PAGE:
>> version of strcpy(); it's a quite different function. *It can leave
>> the target buffer without a terminating '\0' (i.e., not a string),
>> or it can pad it with multiple needless '\0' bytes.
>>

> It's designed for databases with fixed fields and non-nul terminated
> strings. The padding zeros aren't unnecessary, because often these
> databases do a quick match or lookup by applying some algorithm to the
> whole field.


Yes, the padding zeros are necessary *if* you're dealing with that
kind of data structure.

I suspect that strncpy() is used incorrectly, under the assumption
that it's a "safer" strcpy(), more often than it's used correctly.
IMHO it shouldn't be in the standard library, at least not with
that name.

--
Keith Thompson (The_Other_Keith) http://www.velocityreviews.com/forums/(E-Mail Removed) <http://www.ghoti.net/~kst>
Will write code for food.
"We must do something. This is something. Therefore, we must do this."
-- Antony Jay and Jonathan Lynn, "Yes Minister"
 
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Ike Naar
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      02-16-2012
On 2012-02-16, Stephen Sprunk <(E-Mail Removed)> wrote:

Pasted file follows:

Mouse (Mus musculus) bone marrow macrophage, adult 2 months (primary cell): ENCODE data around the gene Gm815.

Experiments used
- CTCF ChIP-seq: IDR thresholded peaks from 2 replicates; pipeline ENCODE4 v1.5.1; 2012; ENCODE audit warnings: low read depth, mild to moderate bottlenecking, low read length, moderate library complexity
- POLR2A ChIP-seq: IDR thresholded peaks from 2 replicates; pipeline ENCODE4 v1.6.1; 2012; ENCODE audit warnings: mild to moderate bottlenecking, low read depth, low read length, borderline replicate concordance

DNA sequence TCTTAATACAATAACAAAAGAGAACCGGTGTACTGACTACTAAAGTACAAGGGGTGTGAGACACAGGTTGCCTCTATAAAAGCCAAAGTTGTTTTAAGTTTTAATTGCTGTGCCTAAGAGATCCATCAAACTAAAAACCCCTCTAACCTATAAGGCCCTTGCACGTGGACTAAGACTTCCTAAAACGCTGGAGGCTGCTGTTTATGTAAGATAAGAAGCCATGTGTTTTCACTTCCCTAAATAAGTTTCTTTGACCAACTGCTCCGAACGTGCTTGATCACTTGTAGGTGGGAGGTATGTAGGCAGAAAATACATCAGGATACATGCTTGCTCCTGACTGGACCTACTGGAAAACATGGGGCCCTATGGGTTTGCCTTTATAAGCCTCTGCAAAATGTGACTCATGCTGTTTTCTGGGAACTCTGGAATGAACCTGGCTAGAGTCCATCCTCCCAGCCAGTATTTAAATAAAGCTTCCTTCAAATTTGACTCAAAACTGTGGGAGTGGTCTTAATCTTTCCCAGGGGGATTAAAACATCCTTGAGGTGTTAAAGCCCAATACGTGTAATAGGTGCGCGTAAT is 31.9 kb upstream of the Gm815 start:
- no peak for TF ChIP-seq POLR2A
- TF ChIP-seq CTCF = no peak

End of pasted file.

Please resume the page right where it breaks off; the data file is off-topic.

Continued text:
> On 16-Feb-12 11:05, nroberts wrote:
>> char const* f(char const* incoming)
>> {
>> static char buf[MAX];
>>
>> strncpy(buf, incoming, strlen(incoming));
>> }
>>

> Assuming this is representative of the actual code, it's clearly wrong
> because strncpy() will overflow buf if strlen(incoming)+1 is greater
> than MAX. This means it is no better than strcpy(buf, incoming).


Nit: it wil overflow if strlen(incoming) is greater than MAX.
It wil not overflow if strlen(incoming) equals MAX.
In that case, it will leave an unterminated string in buf,
but most people wouldn't call that an overflow.
 
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Nick Keighley
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      02-17-2012
On Feb 16, 5:05*pm, nroberts <(E-Mail Removed)> wrote: